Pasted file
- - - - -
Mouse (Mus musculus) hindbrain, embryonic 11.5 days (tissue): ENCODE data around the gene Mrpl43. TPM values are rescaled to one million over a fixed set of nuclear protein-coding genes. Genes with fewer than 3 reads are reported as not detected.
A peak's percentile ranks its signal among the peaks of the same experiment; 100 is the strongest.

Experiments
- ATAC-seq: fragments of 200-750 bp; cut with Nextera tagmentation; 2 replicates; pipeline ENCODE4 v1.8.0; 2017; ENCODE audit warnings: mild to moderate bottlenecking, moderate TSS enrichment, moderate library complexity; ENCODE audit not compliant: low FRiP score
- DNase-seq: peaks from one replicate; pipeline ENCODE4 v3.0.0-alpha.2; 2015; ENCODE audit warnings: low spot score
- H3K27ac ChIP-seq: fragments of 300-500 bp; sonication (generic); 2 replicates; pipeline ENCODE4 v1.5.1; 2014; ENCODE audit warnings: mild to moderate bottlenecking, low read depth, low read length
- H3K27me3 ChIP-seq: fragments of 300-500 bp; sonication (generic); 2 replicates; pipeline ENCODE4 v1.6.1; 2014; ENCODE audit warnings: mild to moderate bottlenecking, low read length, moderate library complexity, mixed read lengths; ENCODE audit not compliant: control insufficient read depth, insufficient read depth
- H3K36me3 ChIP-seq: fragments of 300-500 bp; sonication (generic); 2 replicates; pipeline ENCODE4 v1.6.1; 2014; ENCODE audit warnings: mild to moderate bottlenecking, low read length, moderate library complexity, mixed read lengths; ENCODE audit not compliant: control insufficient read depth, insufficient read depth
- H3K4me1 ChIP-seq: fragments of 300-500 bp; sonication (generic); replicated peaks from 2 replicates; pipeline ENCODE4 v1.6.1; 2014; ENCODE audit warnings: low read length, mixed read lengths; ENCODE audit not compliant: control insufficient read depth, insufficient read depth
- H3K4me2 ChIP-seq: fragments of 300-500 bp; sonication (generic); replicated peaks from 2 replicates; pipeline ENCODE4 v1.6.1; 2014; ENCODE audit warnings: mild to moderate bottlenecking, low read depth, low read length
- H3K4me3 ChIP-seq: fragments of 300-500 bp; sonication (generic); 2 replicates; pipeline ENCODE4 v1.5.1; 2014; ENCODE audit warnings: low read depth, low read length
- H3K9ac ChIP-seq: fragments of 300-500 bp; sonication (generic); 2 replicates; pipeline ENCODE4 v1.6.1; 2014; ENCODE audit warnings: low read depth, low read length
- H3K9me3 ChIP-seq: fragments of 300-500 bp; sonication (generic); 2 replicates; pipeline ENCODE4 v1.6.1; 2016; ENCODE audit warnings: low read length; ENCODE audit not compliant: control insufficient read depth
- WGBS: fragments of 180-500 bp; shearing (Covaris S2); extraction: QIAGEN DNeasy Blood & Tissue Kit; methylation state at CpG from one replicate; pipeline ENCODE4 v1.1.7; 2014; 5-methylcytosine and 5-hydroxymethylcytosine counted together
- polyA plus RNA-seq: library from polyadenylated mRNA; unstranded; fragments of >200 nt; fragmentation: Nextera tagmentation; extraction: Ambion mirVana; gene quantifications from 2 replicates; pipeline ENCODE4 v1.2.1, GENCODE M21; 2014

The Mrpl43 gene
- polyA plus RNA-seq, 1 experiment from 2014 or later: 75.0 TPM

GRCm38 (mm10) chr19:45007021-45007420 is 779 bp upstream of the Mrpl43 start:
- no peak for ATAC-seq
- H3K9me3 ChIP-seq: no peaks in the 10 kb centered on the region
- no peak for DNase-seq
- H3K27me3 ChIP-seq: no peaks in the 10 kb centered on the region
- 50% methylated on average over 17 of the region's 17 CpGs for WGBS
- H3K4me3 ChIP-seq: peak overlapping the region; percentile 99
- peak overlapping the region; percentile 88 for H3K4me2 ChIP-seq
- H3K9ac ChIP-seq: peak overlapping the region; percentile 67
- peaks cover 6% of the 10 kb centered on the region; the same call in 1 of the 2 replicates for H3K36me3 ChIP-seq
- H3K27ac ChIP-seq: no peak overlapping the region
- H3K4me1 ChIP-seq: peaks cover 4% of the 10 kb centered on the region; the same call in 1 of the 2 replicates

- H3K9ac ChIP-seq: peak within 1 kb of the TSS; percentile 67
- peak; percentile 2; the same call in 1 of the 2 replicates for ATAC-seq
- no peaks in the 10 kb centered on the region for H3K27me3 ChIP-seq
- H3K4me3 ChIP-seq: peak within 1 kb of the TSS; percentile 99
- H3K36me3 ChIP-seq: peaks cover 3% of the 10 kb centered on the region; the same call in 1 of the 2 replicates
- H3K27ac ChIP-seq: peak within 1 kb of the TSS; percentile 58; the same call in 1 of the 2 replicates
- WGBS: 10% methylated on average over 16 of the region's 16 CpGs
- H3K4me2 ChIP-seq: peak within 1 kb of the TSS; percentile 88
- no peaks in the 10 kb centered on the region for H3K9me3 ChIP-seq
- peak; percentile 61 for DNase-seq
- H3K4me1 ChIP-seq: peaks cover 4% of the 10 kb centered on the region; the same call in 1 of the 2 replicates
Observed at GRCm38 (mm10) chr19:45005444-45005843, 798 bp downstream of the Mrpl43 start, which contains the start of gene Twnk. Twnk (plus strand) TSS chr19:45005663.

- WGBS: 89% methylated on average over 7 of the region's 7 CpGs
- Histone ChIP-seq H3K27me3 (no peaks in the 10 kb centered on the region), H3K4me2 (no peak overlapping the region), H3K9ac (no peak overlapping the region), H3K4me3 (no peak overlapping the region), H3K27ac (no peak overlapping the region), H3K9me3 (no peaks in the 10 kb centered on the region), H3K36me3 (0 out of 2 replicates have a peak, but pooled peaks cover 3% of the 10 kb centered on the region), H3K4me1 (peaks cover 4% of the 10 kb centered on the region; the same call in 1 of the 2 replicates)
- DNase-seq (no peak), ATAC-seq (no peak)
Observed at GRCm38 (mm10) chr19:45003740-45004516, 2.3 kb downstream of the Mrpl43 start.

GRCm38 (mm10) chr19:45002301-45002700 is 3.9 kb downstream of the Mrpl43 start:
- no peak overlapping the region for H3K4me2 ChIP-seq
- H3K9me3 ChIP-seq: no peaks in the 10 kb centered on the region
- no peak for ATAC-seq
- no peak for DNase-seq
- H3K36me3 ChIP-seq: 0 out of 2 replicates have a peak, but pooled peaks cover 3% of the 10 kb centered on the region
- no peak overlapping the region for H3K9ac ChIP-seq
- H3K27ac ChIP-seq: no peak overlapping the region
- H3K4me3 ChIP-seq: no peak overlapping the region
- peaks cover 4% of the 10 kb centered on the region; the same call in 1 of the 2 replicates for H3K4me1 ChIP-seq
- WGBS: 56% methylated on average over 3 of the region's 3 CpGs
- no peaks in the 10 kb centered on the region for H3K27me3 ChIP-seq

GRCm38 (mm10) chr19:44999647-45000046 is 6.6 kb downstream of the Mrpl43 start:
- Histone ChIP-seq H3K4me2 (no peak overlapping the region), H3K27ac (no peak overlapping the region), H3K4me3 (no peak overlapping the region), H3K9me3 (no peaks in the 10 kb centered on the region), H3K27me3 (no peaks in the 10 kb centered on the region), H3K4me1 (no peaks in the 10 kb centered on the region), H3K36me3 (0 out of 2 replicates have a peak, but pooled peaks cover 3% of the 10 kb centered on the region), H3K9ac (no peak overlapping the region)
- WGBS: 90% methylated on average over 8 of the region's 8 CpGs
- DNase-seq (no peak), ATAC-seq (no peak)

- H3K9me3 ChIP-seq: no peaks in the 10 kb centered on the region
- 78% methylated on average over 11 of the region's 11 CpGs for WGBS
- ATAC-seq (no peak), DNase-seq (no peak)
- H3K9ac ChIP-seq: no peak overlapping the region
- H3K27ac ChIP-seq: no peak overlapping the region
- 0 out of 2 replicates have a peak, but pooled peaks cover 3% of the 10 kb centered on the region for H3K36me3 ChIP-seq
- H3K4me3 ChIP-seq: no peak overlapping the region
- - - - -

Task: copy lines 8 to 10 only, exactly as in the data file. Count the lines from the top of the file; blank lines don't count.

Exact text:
- H3K36me3 ChIP-seq: fragments of 300-500 bp; sonication (generic); 2 replicates; pipeline ENCODE4 v1.6.1; 2014; ENCODE audit warnings: mild to moderate bottlenecking, low read length, moderate library complexity, mixed read lengths; ENCODE audit not compliant: control insufficient read depth, insufficient read depth
- H3K4me1 ChIP-seq: fragments of 300-500 bp; sonication (generic); replicated peaks from 2 replicates; pipeline ENCODE4 v1.6.1; 2014; ENCODE audit warnings: low read length, mixed read lengths; ENCODE audit not compliant: control insufficient read depth, insufficient read depth
- H3K4me2 ChIP-seq: fragments of 300-500 bp; sonication (generic); replicated peaks from 2 replicates; pipeline ENCODE4 v1.6.1; 2014; ENCODE audit warnings: mild to moderate bottlenecking, low read depth, low read length